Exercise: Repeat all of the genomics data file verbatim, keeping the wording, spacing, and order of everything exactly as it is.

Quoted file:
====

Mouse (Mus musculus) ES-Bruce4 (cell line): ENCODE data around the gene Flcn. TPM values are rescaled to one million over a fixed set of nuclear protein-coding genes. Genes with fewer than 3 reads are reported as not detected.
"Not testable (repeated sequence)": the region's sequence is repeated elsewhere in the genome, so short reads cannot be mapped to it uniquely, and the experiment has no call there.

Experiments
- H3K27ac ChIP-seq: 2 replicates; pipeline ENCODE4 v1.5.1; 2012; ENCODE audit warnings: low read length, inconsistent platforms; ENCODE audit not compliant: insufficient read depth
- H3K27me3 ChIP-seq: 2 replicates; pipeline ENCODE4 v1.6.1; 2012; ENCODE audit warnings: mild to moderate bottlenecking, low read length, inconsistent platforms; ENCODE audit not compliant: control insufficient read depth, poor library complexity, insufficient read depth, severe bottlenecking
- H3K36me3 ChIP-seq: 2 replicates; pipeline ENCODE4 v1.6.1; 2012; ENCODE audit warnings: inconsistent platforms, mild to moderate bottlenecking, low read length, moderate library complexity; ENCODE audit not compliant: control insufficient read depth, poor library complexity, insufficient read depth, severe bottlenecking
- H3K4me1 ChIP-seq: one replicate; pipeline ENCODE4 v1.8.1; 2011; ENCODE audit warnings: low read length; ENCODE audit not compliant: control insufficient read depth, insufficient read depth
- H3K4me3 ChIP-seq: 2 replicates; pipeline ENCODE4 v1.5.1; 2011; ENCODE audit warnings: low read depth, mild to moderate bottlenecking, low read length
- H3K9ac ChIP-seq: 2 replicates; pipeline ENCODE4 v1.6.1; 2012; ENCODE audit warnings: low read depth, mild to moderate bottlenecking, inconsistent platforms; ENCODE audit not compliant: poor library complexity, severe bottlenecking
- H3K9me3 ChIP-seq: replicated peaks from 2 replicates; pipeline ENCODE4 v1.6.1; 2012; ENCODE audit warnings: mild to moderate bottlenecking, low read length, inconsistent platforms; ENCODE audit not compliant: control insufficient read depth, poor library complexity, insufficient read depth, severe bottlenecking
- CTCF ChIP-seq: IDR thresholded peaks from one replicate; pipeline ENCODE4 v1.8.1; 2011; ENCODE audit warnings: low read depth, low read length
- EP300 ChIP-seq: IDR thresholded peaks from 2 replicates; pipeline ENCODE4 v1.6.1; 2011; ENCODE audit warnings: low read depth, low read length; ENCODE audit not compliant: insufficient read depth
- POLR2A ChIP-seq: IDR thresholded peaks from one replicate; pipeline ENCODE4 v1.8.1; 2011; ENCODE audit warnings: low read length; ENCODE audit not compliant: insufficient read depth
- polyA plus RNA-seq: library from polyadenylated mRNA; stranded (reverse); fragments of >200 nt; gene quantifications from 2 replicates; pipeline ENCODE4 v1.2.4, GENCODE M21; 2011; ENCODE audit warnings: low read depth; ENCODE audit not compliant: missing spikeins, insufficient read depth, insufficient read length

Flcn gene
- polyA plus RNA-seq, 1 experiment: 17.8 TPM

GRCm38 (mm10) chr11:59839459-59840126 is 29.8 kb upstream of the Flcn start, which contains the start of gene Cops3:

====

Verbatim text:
Mouse (Mus musculus) ES-Bruce4 (cell line): ENCODE data around the gene Flcn. TPM values are rescaled to one million over a fixed set of nuclear protein-coding genes. Genes with fewer than 3 reads are reported as not detected.
"Not testable (repeated sequence)": the region's sequence is repeated elsewhere in the genome, so short reads cannot be mapped to it uniquely, and the experiment has no call there.

Experiments
- H3K27ac ChIP-seq: 2 replicates; pipeline ENCODE4 v1.5.1; 2012; ENCODE audit warnings: low read length, inconsistent platforms; ENCODE audit not compliant: insufficient read depth
- H3K27me3 ChIP-seq: 2 replicates; pipeline ENCODE4 v1.6.1; 2012; ENCODE audit warnings: mild to moderate bottlenecking, low read length, inconsistent platforms; ENCODE audit not compliant: control insufficient read depth, poor library complexity, insufficient read depth, severe bottlenecking
- H3K36me3 ChIP-seq: 2 replicates; pipeline ENCODE4 v1.6.1; 2012; ENCODE audit warnings: inconsistent platforms, mild to moderate bottlenecking, low read length, moderate library complexity; ENCODE audit not compliant: control insufficient read depth, poor library complexity, insufficient read depth, severe bottlenecking
- H3K4me1 ChIP-seq: one replicate; pipeline ENCODE4 v1.8.1; 2011; ENCODE audit warnings: low read length; ENCODE audit not compliant: control insufficient read depth, insufficient read depth
- H3K4me3 ChIP-seq: 2 replicates; pipeline ENCODE4 v1.5.1; 2011; ENCODE audit warnings: low read depth, mild to moderate bottlenecking, low read length
- H3K9ac ChIP-seq: 2 replicates; pipeline ENCODE4 v1.6.1; 2012; ENCODE audit warnings: low read depth, mild to moderate bottlenecking, inconsistent platforms; ENCODE audit not compliant: poor library complexity, severe bottlenecking
- H3K9me3 ChIP-seq: replicated peaks from 2 replicates; pipeline ENCODE4 v1.6.1; 2012; ENCODE audit warnings: mild to moderate bottlenecking, low read length, inconsistent platforms; ENCODE audit not compliant: control insufficient read depth, poor library complexity, insufficient read depth, severe bottlenecking
- CTCF ChIP-seq: IDR thresholded peaks from one replicate; pipeline ENCODE4 v1.8.1; 2011; ENCODE audit warnings: low read depth, low read length
- EP300 ChIP-seq: IDR thresholded peaks from 2 replicates; pipeline ENCODE4 v1.6.1; 2011; ENCODE audit warnings: low read depth, low read length; ENCODE audit not compliant: insufficient read depth
- POLR2A ChIP-seq: IDR thresholded peaks from one replicate; pipeline ENCODE4 v1.8.1; 2011; ENCODE audit warnings: low read length; ENCODE audit not compliant: insufficient read depth
- polyA plus RNA-seq: library from polyadenylated mRNA; stranded (reverse); fragments of >200 nt; gene quantifications from 2 replicates; pipeline ENCODE4 v1.2.4, GENCODE M21; 2011; ENCODE audit warnings: low read depth; ENCODE audit not compliant: missing spikeins, insufficient read depth, insufficient read length

Flcn gene
- polyA plus RNA-seq, 1 experiment: 17.8 TPM

GRCm38 (mm10) chr11:59839459-59840126 is 29.8 kb upstream of the Flcn start, which contains the start of gene Cops3: